Stress is the by-product of the body’s self-preserving instinct to face or flee danger. It’s called a fight-or-flight response. When the brain signals the body that there’s danger ahead (be it an approaching deadline or an approaching tiger), the body sends itself into high-alert. Stress is a result of overdrawing of the body’s resources in these situations of perceived threat. As a result, the body’s effective and efficient functioning is disrupted time and again, leading to dis-ease.
Earlier, this would happen for instance, when one saw an approaching tiger. Today, our perception of ‘danger’ ranges from the aforementioned tiger, right down to, say, running out of staples in the stapler. Sure, somewhere in the middle is that important board meeting next week and the sudden absence of that Sales Manager you hired last month.
In effect, what we must recognize is that the mind and body are not independent of each other. What ails the body, ails the mind, and vice versa.Why do we get stressed?
- Technology : With the rapid changes in technology, we are 24/7 workers. There’s simply no getting away from the ‘electronic leash’. Don’t believe me? Just count the number of calls you get after work or on holiday.
- Circle of control: We don’t see the difference between situations within our control and those outside our control. The only thing we can control in the latter case, is the way we handle ourselves. It’s unhealthy to nurture a ‘Kick the dog’ attitude, where we take our angst out on someone least connected to the situation. By the way, it’s also unhealthy to assume you’re that person and kick yourself for it! Hit the ‘Pause’ button and gauge this.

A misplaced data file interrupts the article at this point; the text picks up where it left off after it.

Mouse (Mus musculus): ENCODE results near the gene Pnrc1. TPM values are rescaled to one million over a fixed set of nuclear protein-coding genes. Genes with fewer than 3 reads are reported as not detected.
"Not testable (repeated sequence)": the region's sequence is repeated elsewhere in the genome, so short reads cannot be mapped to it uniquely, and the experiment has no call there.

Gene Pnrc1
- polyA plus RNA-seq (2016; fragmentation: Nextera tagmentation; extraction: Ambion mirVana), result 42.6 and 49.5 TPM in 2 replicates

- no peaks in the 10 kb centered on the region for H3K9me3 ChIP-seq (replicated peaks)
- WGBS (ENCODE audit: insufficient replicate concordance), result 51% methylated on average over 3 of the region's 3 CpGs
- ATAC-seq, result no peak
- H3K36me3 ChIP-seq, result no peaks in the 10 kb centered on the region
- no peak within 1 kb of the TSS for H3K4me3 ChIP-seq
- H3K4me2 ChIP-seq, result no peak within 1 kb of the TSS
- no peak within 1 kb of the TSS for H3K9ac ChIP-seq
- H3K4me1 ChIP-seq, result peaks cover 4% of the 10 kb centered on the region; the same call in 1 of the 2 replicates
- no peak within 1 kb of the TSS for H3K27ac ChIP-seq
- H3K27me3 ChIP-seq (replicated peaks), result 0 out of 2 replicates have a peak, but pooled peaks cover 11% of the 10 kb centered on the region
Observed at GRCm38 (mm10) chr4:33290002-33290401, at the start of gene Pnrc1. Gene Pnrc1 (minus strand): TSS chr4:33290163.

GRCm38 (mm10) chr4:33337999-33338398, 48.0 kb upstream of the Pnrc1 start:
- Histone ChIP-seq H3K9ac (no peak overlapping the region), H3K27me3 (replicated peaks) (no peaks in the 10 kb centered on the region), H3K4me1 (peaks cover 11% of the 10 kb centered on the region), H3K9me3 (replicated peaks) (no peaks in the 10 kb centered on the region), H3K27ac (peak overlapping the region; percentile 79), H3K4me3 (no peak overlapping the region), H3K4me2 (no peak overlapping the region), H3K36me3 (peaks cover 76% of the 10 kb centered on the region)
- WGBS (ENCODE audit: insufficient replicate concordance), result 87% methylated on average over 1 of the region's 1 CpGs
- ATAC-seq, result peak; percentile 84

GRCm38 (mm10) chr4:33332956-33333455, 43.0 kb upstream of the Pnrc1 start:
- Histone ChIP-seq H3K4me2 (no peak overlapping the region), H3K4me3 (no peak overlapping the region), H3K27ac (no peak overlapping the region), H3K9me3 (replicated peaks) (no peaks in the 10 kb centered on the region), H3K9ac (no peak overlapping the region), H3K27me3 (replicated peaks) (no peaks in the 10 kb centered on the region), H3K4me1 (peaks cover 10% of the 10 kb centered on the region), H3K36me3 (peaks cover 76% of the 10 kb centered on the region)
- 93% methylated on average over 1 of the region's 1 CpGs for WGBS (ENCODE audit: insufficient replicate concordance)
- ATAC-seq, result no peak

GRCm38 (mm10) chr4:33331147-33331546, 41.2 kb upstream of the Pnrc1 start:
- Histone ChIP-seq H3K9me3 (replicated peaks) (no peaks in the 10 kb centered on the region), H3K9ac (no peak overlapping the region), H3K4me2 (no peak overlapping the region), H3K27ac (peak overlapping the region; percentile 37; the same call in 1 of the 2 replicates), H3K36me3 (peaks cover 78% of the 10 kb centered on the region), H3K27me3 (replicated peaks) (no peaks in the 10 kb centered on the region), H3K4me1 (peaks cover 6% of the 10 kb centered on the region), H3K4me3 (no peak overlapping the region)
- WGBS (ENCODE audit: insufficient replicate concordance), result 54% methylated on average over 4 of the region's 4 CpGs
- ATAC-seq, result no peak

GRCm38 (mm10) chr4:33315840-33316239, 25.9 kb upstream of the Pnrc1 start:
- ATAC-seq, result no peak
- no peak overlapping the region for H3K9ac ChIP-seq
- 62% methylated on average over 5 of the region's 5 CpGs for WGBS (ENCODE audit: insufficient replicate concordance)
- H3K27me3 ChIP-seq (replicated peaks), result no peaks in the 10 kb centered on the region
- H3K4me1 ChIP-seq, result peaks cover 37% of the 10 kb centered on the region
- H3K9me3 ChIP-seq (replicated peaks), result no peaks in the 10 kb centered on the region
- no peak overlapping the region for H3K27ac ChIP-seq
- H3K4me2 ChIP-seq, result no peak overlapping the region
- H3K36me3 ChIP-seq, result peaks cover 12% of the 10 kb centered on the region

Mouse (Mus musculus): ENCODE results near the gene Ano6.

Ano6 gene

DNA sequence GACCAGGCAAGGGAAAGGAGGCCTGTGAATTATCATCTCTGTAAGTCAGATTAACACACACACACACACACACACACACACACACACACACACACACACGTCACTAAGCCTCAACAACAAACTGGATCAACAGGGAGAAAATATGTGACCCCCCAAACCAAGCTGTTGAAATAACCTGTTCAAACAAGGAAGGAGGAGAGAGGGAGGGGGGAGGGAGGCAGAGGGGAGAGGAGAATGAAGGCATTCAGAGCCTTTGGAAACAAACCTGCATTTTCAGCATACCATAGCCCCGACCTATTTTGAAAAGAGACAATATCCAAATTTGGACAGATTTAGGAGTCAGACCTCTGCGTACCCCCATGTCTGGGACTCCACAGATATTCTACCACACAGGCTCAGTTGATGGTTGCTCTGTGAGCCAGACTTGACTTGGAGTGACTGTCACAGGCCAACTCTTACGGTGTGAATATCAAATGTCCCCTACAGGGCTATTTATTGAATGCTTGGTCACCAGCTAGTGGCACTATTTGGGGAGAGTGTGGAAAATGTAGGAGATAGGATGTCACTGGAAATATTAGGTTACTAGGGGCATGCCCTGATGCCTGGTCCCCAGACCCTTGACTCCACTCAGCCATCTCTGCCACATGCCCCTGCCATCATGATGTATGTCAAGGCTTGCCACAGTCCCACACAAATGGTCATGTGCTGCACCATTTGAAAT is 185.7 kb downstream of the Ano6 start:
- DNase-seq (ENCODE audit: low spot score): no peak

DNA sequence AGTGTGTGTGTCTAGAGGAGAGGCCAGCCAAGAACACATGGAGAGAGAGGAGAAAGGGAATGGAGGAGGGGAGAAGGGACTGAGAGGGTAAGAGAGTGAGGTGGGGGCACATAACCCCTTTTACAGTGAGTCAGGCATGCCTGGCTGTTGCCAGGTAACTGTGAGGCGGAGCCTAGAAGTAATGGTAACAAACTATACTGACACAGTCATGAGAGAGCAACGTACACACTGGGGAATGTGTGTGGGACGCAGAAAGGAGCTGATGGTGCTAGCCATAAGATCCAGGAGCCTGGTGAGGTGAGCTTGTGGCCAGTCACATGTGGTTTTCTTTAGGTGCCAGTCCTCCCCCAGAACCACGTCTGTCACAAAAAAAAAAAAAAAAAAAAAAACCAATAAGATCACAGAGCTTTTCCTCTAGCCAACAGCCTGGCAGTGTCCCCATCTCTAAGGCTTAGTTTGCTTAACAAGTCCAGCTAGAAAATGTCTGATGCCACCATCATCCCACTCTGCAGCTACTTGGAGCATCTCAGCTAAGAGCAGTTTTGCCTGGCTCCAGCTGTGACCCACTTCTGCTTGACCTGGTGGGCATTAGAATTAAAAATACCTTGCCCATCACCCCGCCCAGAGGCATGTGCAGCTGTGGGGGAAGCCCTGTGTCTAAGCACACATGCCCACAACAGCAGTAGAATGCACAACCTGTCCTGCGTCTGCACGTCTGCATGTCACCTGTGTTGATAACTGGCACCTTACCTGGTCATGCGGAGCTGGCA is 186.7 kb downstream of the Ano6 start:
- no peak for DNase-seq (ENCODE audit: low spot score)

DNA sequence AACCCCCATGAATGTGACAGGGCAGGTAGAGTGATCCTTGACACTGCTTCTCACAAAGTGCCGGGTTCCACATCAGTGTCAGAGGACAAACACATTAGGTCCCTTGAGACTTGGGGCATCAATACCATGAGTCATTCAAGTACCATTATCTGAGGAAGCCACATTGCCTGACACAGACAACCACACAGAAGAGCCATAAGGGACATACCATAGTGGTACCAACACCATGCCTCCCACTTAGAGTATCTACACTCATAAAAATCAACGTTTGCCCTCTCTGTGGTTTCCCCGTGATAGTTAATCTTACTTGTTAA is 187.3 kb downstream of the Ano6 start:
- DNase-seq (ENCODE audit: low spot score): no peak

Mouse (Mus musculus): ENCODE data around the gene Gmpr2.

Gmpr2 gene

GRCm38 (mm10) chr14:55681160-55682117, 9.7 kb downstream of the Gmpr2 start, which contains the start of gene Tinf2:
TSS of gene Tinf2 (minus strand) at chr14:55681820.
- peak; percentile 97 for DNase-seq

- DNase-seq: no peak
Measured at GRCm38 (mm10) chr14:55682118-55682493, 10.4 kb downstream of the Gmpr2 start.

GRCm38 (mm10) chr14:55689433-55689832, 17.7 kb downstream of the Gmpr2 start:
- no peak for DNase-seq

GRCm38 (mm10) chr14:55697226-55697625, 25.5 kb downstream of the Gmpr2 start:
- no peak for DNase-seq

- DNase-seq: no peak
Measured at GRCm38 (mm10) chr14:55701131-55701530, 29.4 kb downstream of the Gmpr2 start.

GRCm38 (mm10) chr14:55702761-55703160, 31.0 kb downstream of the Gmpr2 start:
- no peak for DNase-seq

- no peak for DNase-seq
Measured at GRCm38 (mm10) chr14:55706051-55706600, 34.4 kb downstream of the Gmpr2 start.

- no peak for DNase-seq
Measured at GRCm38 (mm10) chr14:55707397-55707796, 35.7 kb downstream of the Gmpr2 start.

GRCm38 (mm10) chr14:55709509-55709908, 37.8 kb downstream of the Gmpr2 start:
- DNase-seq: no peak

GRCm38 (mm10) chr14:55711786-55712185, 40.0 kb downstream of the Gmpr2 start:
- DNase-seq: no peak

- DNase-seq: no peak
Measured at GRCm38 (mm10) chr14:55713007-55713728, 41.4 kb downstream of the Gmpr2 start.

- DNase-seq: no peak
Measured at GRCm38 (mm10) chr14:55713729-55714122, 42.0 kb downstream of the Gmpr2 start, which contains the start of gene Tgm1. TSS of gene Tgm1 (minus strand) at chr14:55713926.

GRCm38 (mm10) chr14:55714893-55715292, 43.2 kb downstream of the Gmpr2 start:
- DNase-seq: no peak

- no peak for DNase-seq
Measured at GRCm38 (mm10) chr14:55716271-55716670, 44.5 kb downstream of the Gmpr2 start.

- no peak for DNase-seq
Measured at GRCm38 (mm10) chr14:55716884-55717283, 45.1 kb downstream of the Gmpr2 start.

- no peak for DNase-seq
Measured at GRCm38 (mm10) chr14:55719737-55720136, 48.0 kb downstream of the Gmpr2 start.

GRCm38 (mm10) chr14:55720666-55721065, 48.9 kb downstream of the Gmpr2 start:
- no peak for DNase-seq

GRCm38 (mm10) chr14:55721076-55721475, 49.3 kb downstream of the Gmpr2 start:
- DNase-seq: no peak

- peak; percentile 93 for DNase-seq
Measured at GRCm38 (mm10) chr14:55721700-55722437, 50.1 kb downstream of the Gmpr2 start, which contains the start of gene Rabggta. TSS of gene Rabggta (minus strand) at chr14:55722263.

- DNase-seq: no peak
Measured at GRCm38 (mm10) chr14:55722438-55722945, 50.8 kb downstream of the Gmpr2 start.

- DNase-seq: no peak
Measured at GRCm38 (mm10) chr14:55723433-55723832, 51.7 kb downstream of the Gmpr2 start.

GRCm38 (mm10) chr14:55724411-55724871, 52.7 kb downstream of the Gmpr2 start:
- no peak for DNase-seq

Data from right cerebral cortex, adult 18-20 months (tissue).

- Imponderables: Things go wrong. Chaos is part of our lives no matter how technologically advance a race we are. It’s better to simply accept that and sometimes, even anticipate imponderables when you’re at planning stage of a project.
While eliminating stressors or withdrawing from one’s stressors is one solution, stress-management techniques help in fortifying the person so he/she can better handle situations that possibly can’t be escaped. Psychotherapy is one solution, but meditation, physical exercise and a balanced diet certainly work on a healthy, every-day basis. Add to that Pranayam (breathing exercises) and yoga that are seeing resurgence today.
Do remember that the change towards a less stressful life begins with you.
Read the second part of this article, HQ – Common Sense Health, in the next issue of Best of Crest.
SOME USEFUL LINKS:
Stress - http://www.lifepositive.com/stress.html
Mind-body medicine - http://nccam.nih.gov/health/backgrounds/mindbody.htm
(Article written for Best of Crest, 2007)